May: Bobbie Ann Mason
Best known for her novels, Bobbie Ann Mason grew up on a Graves County dairy farm near Mayfield in Western Kentucky. In Clear Springs: A Memoir, Mason relates the circumstances of her early family life. Of her mother, Christy Mason, she says "Mother was a formidable gardener," and with a wry smile that gardeners will understand, adds, "I feel a moral obligation to grow something every year. I grow a lot of weeds, and I have a lot of volunteers, with arugula running wild and catnip run amuck. Here and there in that jungle, I have some tomatoes and peppers." Go to Bobbieannmason.net.
June: Tammy Horn
Before becoming Kentucky's state apiarist in June, Horn's books, Bees in America: How the Honey Bee Shaped a Nation and Beeconomy: What Women and Bees Can Teach Us About Local Trade and Global Markets, brought her national attention, as did hive and reforestation programs she initiated on reclaimed surface mine sites in Eastern Kentucky. Go to Tammyhorn.com.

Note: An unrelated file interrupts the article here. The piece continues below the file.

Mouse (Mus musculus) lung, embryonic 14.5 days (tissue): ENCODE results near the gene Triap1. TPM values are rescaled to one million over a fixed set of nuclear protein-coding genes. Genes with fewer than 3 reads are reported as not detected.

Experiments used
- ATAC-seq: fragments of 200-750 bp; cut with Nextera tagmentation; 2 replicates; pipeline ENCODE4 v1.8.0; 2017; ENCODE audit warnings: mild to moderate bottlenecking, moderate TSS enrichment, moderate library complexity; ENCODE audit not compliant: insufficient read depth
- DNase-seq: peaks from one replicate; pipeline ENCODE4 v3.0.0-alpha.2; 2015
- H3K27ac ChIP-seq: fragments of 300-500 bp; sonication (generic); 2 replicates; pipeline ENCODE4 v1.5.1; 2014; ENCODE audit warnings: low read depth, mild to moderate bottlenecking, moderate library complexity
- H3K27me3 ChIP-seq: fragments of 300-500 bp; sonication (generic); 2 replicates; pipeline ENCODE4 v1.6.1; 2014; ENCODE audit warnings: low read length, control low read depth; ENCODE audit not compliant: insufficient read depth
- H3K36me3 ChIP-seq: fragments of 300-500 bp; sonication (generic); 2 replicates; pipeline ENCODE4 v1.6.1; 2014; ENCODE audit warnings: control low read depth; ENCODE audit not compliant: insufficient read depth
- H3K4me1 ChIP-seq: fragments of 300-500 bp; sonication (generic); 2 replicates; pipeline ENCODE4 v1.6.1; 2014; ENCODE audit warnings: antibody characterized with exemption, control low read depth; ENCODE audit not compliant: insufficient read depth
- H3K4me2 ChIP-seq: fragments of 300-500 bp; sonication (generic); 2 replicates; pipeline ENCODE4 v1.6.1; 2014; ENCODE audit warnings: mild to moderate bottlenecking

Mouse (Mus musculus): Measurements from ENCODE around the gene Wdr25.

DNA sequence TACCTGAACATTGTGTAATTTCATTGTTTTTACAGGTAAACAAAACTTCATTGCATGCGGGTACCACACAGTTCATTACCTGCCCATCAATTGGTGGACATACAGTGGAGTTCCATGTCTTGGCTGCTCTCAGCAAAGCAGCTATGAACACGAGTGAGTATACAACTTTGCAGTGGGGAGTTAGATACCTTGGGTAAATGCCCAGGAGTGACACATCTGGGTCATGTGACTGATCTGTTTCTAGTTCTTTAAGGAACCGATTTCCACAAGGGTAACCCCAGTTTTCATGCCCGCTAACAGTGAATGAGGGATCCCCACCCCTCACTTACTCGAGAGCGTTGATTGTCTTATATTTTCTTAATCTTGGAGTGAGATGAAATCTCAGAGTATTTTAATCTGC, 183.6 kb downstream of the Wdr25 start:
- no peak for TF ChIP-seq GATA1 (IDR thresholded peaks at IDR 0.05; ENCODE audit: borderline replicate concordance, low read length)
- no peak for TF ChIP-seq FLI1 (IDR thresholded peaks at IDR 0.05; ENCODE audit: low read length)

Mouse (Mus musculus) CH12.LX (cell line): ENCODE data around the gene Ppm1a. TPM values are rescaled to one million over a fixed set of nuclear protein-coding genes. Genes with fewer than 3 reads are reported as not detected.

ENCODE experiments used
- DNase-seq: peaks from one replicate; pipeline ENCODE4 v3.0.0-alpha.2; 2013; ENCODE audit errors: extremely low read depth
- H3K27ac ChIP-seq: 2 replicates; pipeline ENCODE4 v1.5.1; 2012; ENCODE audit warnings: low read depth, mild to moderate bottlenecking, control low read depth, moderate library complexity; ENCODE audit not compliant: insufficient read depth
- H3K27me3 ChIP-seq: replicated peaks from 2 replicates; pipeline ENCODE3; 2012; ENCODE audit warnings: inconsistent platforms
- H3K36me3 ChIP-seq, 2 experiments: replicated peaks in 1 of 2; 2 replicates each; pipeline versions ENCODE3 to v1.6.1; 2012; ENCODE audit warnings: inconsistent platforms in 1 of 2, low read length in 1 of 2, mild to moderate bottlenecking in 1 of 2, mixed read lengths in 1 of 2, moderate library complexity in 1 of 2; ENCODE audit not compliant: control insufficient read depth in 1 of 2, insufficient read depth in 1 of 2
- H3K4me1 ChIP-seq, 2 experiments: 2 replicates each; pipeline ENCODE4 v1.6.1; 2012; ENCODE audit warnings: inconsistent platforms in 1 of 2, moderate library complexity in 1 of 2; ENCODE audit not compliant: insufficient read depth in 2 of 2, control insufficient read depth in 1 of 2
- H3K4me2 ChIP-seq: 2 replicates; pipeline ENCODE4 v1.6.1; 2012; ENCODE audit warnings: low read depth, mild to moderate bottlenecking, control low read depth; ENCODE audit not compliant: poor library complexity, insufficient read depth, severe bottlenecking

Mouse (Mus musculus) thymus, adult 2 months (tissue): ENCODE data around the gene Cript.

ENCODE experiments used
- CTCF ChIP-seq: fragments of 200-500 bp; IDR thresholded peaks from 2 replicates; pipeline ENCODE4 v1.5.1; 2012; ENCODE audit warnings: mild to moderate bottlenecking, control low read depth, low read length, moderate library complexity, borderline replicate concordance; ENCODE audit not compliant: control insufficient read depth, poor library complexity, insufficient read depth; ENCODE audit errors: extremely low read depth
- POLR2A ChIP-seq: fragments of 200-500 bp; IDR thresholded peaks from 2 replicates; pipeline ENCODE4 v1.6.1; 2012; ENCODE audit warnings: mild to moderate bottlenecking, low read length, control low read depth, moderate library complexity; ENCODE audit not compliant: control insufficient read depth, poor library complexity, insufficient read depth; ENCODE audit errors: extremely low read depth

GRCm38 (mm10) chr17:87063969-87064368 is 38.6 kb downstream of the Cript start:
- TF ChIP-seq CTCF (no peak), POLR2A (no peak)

Horn says that after finishing a doctorate in English literature, she was determined never to do math, agriculture or science again, but after helping her grandfather Ted Hacker with his beekeeping operation in Leslie County, her attitude turned around completely. "I was — and remain — smitten with honey bees, and am now a prime example of what happens when a hobby becomes a full-time occupation." She now does math, agriculture, and science every day and loves those topics.
July: Jan Watson